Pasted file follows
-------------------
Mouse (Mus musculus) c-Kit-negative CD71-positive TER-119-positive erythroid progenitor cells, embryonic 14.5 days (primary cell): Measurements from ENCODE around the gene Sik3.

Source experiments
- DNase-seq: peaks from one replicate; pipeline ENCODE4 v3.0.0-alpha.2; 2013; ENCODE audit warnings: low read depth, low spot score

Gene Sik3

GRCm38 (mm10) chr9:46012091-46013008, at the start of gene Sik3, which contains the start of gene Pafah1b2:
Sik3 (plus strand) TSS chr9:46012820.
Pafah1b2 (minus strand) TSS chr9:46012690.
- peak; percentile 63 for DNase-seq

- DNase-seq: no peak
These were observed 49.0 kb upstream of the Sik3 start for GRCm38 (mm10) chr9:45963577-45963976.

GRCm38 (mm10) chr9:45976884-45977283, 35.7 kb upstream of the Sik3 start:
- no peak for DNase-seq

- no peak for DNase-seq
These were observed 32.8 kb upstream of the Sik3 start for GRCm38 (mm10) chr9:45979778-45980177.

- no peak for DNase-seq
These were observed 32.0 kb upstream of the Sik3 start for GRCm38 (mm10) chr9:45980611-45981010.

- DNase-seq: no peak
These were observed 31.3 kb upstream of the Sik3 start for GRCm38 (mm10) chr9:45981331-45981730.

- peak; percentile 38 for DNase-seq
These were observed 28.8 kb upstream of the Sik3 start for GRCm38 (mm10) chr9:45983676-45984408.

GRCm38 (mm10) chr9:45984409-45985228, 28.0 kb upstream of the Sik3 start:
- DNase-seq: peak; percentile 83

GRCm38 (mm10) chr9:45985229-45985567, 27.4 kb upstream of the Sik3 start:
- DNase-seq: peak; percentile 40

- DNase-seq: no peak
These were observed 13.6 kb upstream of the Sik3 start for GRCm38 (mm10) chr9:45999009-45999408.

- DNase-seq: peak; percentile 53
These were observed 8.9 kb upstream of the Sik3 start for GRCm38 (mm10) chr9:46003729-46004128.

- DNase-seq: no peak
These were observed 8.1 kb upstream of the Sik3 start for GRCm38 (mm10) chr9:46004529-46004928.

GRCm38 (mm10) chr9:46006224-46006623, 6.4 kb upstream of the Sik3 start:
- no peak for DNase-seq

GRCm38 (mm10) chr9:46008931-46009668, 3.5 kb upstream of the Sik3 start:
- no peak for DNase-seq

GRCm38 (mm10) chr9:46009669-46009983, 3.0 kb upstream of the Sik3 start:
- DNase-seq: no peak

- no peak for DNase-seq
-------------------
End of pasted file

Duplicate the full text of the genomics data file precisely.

Mouse (Mus musculus) c-Kit-negative CD71-positive TER-119-positive erythroid progenitor cells, embryonic 14.5 days (primary cell): Measurements from ENCODE around the gene Sik3.

Source experiments
- DNase-seq: peaks from one replicate; pipeline ENCODE4 v3.0.0-alpha.2; 2013; ENCODE audit warnings: low read depth, low spot score

Gene Sik3

GRCm38 (mm10) chr9:46012091-46013008, at the start of gene Sik3, which contains the start of gene Pafah1b2:
Sik3 (plus strand) TSS chr9:46012820.
Pafah1b2 (minus strand) TSS chr9:46012690.
- peak; percentile 63 for DNase-seq

- DNase-seq: no peak
These were observed 49.0 kb upstream of the Sik3 start for GRCm38 (mm10) chr9:45963577-45963976.

GRCm38 (mm10) chr9:45976884-45977283, 35.7 kb upstream of the Sik3 start:
- no peak for DNase-seq

- no peak for DNase-seq
These were observed 32.8 kb upstream of the Sik3 start for GRCm38 (mm10) chr9:45979778-45980177.

- no peak for DNase-seq
These were observed 32.0 kb upstream of the Sik3 start for GRCm38 (mm10) chr9:45980611-45981010.

- DNase-seq: no peak
These were observed 31.3 kb upstream of the Sik3 start for GRCm38 (mm10) chr9:45981331-45981730.

- peak; percentile 38 for DNase-seq
These were observed 28.8 kb upstream of the Sik3 start for GRCm38 (mm10) chr9:45983676-45984408.

GRCm38 (mm10) chr9:45984409-45985228, 28.0 kb upstream of the Sik3 start:
- DNase-seq: peak; percentile 83

GRCm38 (mm10) chr9:45985229-45985567, 27.4 kb upstream of the Sik3 start:
- DNase-seq: peak; percentile 40

- DNase-seq: no peak
These were observed 13.6 kb upstream of the Sik3 start for GRCm38 (mm10) chr9:45999009-45999408.

- DNase-seq: peak; percentile 53
These were observed 8.9 kb upstream of the Sik3 start for GRCm38 (mm10) chr9:46003729-46004128.

- DNase-seq: no peak
These were observed 8.1 kb upstream of the Sik3 start for GRCm38 (mm10) chr9:46004529-46004928.

GRCm38 (mm10) chr9:46006224-46006623, 6.4 kb upstream of the Sik3 start:
- no peak for DNase-seq

GRCm38 (mm10) chr9:46008931-46009668, 3.5 kb upstream of the Sik3 start:
- no peak for DNase-seq

GRCm38 (mm10) chr9:46009669-46009983, 3.0 kb upstream of the Sik3 start:
- DNase-seq: no peak

- no peak for DNase-seq